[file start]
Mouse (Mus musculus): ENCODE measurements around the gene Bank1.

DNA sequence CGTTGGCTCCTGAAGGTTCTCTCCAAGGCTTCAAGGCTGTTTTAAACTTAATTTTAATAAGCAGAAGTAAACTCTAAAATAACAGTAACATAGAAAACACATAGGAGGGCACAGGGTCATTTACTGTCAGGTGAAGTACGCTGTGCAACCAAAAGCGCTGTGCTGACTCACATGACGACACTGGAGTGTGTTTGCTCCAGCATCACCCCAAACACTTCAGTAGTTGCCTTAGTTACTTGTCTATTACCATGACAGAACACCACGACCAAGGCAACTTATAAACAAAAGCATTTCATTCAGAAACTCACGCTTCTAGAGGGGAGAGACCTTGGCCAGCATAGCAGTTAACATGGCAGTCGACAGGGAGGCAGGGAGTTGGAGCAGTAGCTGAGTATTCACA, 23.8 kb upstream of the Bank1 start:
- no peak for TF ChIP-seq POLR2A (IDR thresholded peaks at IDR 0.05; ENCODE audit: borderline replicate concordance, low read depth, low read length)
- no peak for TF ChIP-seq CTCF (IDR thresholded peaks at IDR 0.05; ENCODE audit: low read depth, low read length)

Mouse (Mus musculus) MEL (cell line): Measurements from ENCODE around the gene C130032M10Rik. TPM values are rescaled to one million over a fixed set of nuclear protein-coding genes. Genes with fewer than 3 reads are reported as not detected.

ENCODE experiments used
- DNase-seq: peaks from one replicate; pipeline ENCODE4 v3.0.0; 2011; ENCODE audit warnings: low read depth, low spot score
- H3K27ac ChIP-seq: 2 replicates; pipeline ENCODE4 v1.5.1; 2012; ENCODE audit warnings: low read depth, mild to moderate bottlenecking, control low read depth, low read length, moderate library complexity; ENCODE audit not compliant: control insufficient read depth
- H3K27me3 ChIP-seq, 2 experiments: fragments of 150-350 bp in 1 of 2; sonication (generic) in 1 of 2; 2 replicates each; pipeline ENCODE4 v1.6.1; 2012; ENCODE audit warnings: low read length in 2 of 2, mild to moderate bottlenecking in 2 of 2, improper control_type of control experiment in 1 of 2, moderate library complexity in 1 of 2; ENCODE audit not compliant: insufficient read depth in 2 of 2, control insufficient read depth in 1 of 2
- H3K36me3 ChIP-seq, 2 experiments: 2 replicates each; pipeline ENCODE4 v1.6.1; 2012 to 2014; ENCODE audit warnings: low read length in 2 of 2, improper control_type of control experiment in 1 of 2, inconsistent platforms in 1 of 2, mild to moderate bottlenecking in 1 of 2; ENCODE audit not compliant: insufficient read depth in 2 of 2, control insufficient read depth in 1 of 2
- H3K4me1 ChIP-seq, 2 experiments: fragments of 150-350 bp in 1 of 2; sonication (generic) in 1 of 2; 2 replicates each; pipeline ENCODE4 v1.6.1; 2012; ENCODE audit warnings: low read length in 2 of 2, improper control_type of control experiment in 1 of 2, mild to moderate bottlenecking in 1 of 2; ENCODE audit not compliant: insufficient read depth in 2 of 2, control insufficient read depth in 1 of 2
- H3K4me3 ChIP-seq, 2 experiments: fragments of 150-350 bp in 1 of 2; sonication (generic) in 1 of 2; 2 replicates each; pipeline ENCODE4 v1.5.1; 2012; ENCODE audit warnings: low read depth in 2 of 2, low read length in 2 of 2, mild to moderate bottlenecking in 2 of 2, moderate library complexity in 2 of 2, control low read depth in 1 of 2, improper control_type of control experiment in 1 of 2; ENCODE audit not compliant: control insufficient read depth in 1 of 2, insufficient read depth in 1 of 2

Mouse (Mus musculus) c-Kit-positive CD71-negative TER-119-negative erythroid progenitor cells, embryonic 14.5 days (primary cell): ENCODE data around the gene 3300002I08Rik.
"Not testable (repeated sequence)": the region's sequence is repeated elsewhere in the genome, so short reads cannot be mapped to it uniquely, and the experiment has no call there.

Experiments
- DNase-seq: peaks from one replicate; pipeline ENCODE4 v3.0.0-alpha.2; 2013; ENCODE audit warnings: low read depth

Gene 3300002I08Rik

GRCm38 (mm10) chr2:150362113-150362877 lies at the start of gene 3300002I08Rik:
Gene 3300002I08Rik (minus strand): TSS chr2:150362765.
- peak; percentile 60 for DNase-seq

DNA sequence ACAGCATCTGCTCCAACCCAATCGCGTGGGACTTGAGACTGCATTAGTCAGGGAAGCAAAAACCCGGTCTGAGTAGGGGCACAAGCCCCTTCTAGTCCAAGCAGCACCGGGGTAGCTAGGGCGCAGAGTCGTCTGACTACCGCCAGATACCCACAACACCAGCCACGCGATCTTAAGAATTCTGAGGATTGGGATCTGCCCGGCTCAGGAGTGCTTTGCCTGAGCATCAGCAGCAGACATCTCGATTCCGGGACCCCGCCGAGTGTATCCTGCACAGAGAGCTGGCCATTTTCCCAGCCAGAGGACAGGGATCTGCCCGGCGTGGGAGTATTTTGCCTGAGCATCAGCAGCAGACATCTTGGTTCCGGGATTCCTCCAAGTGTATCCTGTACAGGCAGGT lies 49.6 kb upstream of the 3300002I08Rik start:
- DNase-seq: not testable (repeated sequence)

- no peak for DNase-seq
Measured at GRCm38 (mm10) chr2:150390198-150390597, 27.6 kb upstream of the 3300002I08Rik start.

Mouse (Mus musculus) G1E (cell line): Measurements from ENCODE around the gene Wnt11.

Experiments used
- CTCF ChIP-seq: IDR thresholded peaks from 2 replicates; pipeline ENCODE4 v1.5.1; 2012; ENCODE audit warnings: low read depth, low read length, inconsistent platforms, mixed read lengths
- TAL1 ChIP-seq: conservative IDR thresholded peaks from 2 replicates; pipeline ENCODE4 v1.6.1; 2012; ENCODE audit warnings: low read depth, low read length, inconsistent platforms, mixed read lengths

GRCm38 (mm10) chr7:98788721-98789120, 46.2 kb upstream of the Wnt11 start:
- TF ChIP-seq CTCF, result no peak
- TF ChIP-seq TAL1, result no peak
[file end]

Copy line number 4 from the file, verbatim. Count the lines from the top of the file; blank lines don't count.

- no peak for TF ChIP-seq CTCF (IDR thresholded peaks at IDR 0.05; ENCODE audit: low read depth, low read length)